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Ending global poverty begins with women’s rights

Strong new agricultural investment rules needed to protect small-holder farmers, says Oxfam

Strong new agricultural investment rules needed to protect small-holder farmers, says Oxfam

April 25, 2014

Big agricultural companies need a “gold standard” set of global rules to guide their investments after a new Oxfam report shows that even supposedly “responsible” deals can hurt poor local farmers.

Oxfam’s Smallholders at Risk report is aimed at the UN’s Committee on World Food Security that will meet next month in Rome to begin talks on new investment rules to support the right to food, called “the Principles for Responsible Investment in Agriculture and Food Systems”.

Oxfam investigated three deals by US companies in marginalized regions of Paraguay, Guatemala and Colombia, to grow mono-crops of soy, oil palm and corn. The governments encouraged the deals as the best way to boost development.

Despite the companies’ corporate social responsibility policies, Oxfam found the deals had largely undermined local communities and failed to live up to their potential. New jobs tended to be poorly paid. Local farmers fared little better by becoming suppliers and often lacked the finance to benefit from the new supply chains or to manage the risk involved. Local communities had been hit by environmental problems and some had lost access to their land.

The companies all had philanthropic projects such as providing school materials and joining social marketing schemes but these did not empower local farmers.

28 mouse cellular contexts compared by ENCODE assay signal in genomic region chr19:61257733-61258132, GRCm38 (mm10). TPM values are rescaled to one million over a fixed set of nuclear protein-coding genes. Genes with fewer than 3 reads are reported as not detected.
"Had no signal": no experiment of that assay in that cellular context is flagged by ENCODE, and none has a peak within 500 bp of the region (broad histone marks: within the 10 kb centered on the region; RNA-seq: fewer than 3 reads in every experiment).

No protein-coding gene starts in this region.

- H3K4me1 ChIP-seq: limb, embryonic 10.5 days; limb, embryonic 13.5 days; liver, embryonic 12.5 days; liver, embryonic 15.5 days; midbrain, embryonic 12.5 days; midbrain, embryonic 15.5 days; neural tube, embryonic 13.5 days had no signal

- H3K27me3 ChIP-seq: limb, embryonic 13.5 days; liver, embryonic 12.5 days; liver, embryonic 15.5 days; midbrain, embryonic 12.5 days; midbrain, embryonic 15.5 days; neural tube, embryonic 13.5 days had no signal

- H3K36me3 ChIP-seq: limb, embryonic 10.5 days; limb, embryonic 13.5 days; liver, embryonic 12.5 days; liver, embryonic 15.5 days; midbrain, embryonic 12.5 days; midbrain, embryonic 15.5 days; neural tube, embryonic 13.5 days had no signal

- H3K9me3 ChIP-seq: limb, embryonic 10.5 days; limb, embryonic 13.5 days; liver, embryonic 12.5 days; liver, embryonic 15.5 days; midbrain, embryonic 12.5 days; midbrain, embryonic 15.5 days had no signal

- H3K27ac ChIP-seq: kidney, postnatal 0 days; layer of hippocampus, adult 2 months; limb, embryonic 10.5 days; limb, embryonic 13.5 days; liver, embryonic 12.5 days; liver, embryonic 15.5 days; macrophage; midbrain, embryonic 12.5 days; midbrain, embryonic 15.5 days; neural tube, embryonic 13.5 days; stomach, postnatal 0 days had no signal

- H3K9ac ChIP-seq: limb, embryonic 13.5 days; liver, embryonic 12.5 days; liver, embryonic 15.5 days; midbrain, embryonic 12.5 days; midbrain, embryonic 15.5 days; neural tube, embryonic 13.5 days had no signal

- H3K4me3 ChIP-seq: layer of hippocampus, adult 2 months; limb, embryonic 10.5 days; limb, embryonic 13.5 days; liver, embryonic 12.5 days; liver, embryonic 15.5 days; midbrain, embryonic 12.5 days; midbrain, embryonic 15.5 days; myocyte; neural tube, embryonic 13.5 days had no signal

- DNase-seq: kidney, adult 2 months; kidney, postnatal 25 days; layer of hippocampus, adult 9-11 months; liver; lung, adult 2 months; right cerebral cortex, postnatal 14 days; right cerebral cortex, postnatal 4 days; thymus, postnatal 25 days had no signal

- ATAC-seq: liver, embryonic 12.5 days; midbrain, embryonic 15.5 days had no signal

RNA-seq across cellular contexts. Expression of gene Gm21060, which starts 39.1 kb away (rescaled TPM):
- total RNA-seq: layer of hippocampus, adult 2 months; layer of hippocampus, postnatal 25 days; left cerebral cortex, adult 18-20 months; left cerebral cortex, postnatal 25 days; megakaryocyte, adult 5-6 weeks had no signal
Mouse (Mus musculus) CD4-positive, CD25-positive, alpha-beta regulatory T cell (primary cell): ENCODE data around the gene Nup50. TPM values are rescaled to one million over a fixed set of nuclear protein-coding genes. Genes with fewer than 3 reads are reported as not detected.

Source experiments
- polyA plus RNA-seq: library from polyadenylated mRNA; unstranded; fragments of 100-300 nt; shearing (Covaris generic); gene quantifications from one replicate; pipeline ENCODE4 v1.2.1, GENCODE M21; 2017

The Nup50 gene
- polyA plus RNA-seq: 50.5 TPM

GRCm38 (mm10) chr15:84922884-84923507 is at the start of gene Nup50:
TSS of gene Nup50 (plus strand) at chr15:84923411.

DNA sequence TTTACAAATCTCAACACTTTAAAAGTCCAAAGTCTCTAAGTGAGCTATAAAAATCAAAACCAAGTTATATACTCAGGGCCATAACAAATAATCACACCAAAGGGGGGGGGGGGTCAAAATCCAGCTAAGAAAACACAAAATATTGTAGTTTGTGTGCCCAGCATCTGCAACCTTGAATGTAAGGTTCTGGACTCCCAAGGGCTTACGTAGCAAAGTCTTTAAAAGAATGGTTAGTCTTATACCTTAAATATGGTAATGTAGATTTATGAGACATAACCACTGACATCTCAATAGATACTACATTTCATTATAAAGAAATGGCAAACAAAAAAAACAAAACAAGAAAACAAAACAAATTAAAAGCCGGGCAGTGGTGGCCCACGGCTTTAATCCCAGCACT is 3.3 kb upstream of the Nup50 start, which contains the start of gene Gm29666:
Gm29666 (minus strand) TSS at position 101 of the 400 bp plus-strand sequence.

“Farmers in low and middle-income countries invest $170 billion in agriculture each year. They are by far the biggest investors in our planet’s food system. They deserve policies that support and protect this huge investment – not undermine it,” said report author Stephanie Burgos.

Lauren Ravon, Senior Policy Advisor for Oxfam Canada, added: "Women are often most at risk in big agricultural deals. Their contribution to food production is already systematically undervalued and ignored, and unguided private sector investment is not the solution to a global food system that is broken. To reduce poverty and improve food security, we need to ensure that women food producers receive more support and that their access to land and resources is strengthened."

Oxfam wants more and better investment in agriculture in order to reduce poverty and improve food security. The conditions of investment are equally important. Oxfam is calling on the members of the CFS to ensure that all forms of agricultural investment avoid harming smallholders and contribute to the right to food for all. The CFS should say specifically what companies need do or to avoid in order that their investments be genuinely responsible.

Oxfam’s Behind the Brands campaign seeks to improve company policies and practices in agricultural supply chains. In the past year it has secured new commitments some of the world’s biggest food and beverage companies, including “zero tolerance on land grabs” by Coca Cola and Pepsi and commitments to empower women by Nestlé, Mondelez and Mars.

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Related:

Oxfam Report:
Smallholders at Risk: Monoculture expansion, land, food and livelihoods in Latin America

Oxfam Blog:
How agribusiness is failing small farmers in Latin America

More information:

Melanie Gallant
Media Relations Officer
Oxfam Canada
ac.ma1556279067fxo@a1556279067idem1556279067

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